morse

Definition from Wiktionary, the free dictionary
Jump to navigation Jump to search
See also: Morse and morsë

English[edit]

Pronunciation[edit]

Etymology 1[edit]

From Middle French mors, from Latin morsus (bite; clasp), from mordere (to bite).

Noun[edit]

morse (plural morses)

  1. A clasp or fastening used to fasten a cope in the front, usually decorative. [from 15th c.]
    • 1890, Oscar Wilde, The Picture of Dorian Gray, ch. XI:
      The morse bore a seraph's head in gold-thread raised work.

Etymology 2[edit]

Origin uncertain. Compare Russian морж (morž, walrus), Sami morša, Finnish mursu (all attested later).

Noun[edit]

morse (plural morses)

  1. (now rare) A walrus. [from 15th c.]
    • 1880-1881: Clements R Markham (editor), The Voyages of William Baffin, 1612-1622:
      Then we passed through a great deale of small ice, and sawe, upon some peices, two morses, and upon some, one; and also diuers seales, layeing upon peices of ice.

Anagrams[edit]


Breton[edit]

Adverb[edit]

morse

  1. never

Synonyms[edit]

Related terms[edit]


Dutch[edit]

Pronunciation[edit]

  • (file)

Verb[edit]

morse

  1. (archaic) singular present subjunctive of morsen

Anagrams[edit]


French[edit]

Pronunciation[edit]

Etymology 1[edit]

From Russian морж (morž), from Northern Sami.

Noun[edit]

morse m (plural morses)

  1. walrus
See also[edit]

Etymology 2[edit]

Noun[edit]

morse m (uncountable)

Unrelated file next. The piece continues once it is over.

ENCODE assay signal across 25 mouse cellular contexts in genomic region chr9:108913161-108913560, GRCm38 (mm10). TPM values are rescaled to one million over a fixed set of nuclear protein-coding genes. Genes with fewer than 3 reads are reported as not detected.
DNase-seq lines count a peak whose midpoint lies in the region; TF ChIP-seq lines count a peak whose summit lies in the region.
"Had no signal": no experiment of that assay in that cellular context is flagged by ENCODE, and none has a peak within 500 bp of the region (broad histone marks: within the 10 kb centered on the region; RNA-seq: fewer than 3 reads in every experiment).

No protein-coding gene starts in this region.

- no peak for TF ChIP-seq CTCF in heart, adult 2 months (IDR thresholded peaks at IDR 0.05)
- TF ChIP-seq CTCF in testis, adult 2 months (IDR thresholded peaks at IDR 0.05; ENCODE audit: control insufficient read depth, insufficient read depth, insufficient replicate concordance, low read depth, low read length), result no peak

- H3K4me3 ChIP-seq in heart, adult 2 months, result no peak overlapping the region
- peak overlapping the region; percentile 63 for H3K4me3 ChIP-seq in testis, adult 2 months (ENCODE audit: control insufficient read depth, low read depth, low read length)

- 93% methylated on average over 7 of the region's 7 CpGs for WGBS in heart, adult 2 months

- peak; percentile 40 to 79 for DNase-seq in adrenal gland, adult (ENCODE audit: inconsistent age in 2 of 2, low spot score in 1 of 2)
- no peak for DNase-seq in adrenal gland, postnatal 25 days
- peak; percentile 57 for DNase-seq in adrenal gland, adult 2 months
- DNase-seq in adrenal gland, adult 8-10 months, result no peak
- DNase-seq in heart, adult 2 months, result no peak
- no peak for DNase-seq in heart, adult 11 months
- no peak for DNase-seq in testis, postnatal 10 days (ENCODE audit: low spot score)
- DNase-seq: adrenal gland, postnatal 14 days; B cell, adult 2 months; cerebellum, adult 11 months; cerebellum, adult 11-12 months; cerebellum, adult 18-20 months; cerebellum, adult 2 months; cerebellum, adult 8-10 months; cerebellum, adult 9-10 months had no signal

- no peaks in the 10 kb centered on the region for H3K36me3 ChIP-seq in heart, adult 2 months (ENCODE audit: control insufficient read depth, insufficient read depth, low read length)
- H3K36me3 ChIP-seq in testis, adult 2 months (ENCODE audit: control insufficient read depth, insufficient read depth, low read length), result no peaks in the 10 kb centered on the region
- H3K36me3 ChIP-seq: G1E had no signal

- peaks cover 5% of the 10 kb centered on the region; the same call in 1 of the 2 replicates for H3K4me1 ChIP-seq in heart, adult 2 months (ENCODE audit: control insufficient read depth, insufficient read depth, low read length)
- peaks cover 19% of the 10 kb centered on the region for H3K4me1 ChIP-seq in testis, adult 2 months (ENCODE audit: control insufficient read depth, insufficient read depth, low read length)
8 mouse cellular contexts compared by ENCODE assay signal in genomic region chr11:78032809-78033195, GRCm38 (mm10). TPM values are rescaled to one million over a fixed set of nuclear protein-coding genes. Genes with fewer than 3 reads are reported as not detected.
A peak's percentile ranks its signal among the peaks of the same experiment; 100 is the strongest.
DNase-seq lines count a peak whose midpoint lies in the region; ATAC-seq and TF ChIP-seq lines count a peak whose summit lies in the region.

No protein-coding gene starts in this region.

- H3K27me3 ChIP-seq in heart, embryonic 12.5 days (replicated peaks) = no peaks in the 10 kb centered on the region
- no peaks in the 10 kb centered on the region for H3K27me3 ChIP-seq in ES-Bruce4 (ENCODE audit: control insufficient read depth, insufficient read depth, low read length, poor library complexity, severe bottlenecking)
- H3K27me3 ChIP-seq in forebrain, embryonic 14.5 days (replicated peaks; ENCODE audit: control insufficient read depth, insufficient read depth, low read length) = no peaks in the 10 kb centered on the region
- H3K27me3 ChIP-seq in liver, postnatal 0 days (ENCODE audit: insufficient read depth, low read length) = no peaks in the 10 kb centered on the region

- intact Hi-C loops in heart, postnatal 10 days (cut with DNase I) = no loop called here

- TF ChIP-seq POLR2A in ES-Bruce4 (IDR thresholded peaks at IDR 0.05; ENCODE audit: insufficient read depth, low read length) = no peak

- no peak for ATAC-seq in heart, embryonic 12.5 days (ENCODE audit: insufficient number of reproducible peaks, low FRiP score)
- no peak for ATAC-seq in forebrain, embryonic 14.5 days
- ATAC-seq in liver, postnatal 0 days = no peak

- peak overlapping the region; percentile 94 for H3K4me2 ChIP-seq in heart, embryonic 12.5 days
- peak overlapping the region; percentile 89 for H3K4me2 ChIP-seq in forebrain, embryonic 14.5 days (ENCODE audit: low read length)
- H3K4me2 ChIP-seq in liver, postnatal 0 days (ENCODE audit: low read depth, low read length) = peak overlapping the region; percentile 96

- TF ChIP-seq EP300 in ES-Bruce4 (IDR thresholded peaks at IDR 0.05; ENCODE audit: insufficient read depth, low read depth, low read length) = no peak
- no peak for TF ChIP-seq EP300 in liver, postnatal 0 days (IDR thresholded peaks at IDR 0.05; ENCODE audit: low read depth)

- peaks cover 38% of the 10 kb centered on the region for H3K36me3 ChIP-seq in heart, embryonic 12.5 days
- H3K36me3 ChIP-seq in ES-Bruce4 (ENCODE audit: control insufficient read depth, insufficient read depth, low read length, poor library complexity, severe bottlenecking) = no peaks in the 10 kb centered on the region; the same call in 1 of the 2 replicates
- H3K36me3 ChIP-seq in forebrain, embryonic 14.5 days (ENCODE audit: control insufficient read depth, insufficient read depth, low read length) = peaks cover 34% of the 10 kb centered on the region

1. Morse code

Anagrams[edit]

Further reading[edit]


Italian[edit]

Noun[edit]

morse f

  1. plural of morsa

Verb[edit]

morse

  1. third-person singular past historic of mordere

morse f

  1. plural of morso

Anagrams[edit]


Latin[edit]

Participle[edit]

morse

  1. vocative masculine singular of morsus

Norwegian Bokmål[edit]

Etymology[edit]

From English Morse, after the American inventor Samuel Morse.

Noun[edit]

morse m (definite singular morsen) (uncountable)

  1. Morse or Morse code

Synonyms[edit]

Derived terms[edit]

Verb[edit]

morse (imperative mors, present tense morser, simple past and past participle morsa or morset)

  1. (sende morse) to transmit Morse code
  2. to die

Usage notes[edit]

Using morse to signify die instead of the more common is a special usage found among health workers. The use of the term in this way is unknown in the general population.

References[edit]


Norwegian Nynorsk[edit]

Alternative forms[edit]

Etymology[edit]

From English Morse, named after Samuel Morse (1791–1872).

Noun[edit]

morse m (definite singular morsen, uncountable)

  1. Morse code

Derived terms[edit]

Verb[edit]

morse (present tense morsar, past tense morsa, past participle morsa, passive infinitive morsast, present participle morsande, imperative mors)

  1. to transmit Morse code

References[edit]


Swedish[edit]

Etymology[edit]

From Old Swedish morghons. From morgon + -s (adverbial suffix). Compare the development of afse (from afton).

Pronunciation[edit]

Adverb[edit]

morse

  1. adverbial genitive form of morgon; a past morning

Usage notes[edit]

  • Only found in the expression i morse (the morning of today), and related expressions, e.g. i går morse (”yesterday morning”), i måndags morse (”last Monday morning”).

See also[edit]